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that poem. What man, poet or not, cannot divine it a luxury for a genius to be able to hint mysteriously to a gentle confidante, that he has been once in a Heaven of love; that he has been mated with an Angel, and that she has evanished" amid the very storm of his utmost need?

The poet tones his next reference to her with more earthly colours. "Johnson's Museum" appeared as a four-volume book in August, 1792. Burns annotated a set of this edition for Mr. Robert Riddell, and in one of his notes he now unburdened his mind to a male confidant in the following allusion to Mary:-"This was a composition of mine in very early life, before I was known at all in the world. My Highland lassie was a warm-hearted, charming young creature as ever blessed a man with generous love. After a pretty long tract of the most ardent reciprocal attachment, we met by appointment, on the second Sunday of May, in a sequestered spot by the banks of Ayr, where we spent the day in taking a farewell, before she should embark for the West Highlands, to arrange matters among her friends for her projected change of life. At the close of the Autumn following she crossed the sea to meet me at Greenock, where she had scarce landed, when she was seized with a malignant fever, which hurried my dear girl to the grave in a few days, before I could even hear of her illness." It is worth while to pause and study the motives mingling in the mind of the Poet, when he penned this note. "My Highland Lassie" had been published anonymously in the "Museum." This note was meant to establish his claim to its authorship. He found it pleasant at last to indulge in a few warm words about the subject of the poem. He was on delicate ground, inasmuch as the poem contains allusions to "crossing the raging sea"

Although through foreign climes I range,

I know her heart will never change.

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Yet the name Mary" does not occur in the verses; and Burns, strange to say, does not mention it in the note. "Will ye go to the Indies, my Mary ?" was meanwhile still lying in his desk, and so was "Afton Water." But in case Riddell, or anyone else, should experience curiosity about the references to love and emigration that are to be found in "My Highland Lassie," Burns, with a slight, yet effectual obscuration of fact, throws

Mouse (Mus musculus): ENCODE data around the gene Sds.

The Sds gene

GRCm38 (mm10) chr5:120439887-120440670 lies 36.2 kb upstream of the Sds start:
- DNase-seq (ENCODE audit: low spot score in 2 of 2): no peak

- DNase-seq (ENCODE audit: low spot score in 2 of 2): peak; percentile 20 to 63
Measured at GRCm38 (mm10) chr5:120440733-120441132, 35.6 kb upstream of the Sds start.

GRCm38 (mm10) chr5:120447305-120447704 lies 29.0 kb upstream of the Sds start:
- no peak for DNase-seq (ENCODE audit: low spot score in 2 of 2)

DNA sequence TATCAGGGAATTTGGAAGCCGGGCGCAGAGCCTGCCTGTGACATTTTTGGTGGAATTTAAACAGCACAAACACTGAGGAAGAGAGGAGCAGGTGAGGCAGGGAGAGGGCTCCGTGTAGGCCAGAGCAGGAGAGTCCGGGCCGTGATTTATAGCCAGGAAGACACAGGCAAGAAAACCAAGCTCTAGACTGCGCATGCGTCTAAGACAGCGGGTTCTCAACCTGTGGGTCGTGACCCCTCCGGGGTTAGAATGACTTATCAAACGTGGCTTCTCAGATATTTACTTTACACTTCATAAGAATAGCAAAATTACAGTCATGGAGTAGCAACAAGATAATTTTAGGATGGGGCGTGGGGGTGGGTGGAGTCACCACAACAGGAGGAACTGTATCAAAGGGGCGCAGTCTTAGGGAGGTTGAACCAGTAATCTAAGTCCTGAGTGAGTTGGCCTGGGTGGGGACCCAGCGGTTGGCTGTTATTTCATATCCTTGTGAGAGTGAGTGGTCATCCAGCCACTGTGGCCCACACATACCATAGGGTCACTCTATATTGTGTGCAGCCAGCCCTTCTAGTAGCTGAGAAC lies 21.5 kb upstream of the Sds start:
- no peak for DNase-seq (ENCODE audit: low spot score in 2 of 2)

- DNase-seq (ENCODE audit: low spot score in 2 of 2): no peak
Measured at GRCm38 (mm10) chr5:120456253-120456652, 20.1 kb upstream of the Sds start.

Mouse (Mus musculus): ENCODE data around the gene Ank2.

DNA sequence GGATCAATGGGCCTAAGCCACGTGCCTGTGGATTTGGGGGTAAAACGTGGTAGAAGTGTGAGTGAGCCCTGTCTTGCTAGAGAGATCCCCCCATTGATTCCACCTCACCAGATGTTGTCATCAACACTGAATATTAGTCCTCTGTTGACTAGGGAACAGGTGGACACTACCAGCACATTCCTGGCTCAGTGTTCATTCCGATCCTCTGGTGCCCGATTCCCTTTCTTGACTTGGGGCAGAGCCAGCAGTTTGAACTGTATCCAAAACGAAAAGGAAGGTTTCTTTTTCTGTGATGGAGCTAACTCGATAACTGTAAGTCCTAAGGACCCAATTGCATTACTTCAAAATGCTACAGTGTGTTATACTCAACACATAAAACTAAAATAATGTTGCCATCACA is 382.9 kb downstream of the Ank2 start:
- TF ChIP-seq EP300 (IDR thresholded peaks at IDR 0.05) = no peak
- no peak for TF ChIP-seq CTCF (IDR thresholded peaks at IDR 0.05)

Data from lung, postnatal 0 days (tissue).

the whole incident back into his "very early life," leaving his readers to infer that the poem cannot apply to his plan of emigrating in 1786, when he was in his twenty-eighth year, and known throughout Ayrshire for his poems, one or two of which had already been circulated in print. To one familiar with Burns's phraseology and style of thought regarding young women, the second phrase that I have italicised in this carefullyworded note must suggest reflection. He was writing, in this note, to a high-living squire, whose notions about such loveattachments were probably too familiar to Burns, consequently the exact meaning to be attributed to the words we can only guess at in the connection indicated. Finally, we have to notice the studied ambiguity of the phrase about Mary's preparation for "her projected change of life." It must suffice at present to say that it is not my opinion that marriage is by any means necessarily indicated by these ambiguous words.

As the year 1792 progressed, Burns found himself more and more enamoured of song-writing for the old Scottish tunes. George Thomson had asked him to find a song to suit the tune of "Ewe-Buchts, Marion." It happened that Burns had in his desk "Will ye go to the Indies, my Mary," in the very metre required for this tune. Out it came therefore from the hidingplace to which he had so long consigned it; and it was presented to Thomson with another note about its very early origin, although this time, the note had to incorporate a clause hinting somehow at ideas of emigration as "early" also :— "In my very early years, when I was thinking of going to the West Indies, I took the following farewell of a dear girl. It is quite trifling, and has nothing of the merits of "Ewe-buchts"; but it will fill up this page. You must know that all my earlier love-songs were the breathings of ardent passion, and though it might have been easy in after-times to have given them a polish, yet that polish, to me whose they were, and who perhaps alone cared for them, would have defaced the legend of the heart, which was so faithfully inscribed on them. Their uncouth simplicity was, as they say of wines, their race.” Thomson rejected "Will ye go to the Indies." Burns had sent it to him in a letter dated October 26th. In another letter, of November 14th, 1792, Burns sends him "Highland Mary." "I agree with you that the song, 'Katherine Ogie,' is very

poor stuff, and unworthy, altogether unworthy, of so beautiful an air. I tried to mend it, but the awkward sound "Ogie," recurring so often in the rhyme, spoils every attempt at introducing sentiment into the piece. The foregoing song "Highland Mary" pleases myself; I think it is in my happiest manner; you will see at first glance that it suits the air. The subject of the song is one of the most interesting passages of my youthful days, and I own that I would be much flattered to see the verses set to an air which would ensure celebrity. Perhaps, after all, 'tis the still glowing prejudice of my heart that throws a borrowed lustre over the merits of the composition." To the same volume of the "Museum" (1792) "Afton Water" was contributed. These three poems were not written in Burns's "youthful days." They were all written (as Scott-Douglas has proved) in 1786, the year of his maturest powers, when he com posed many of his greatest poems, such as "To a Mountain Daisy," "To the Unco Guid," "The Holy Fair," "A Bard's Epitaph," and "To Ruin;” while ere that year he had written "Holy Willie's Prayer," "Halloween," "The Cottar's Saturday Night," and "The Jolly Beggars," of which many copies had been circulated throughout the South of Scotland.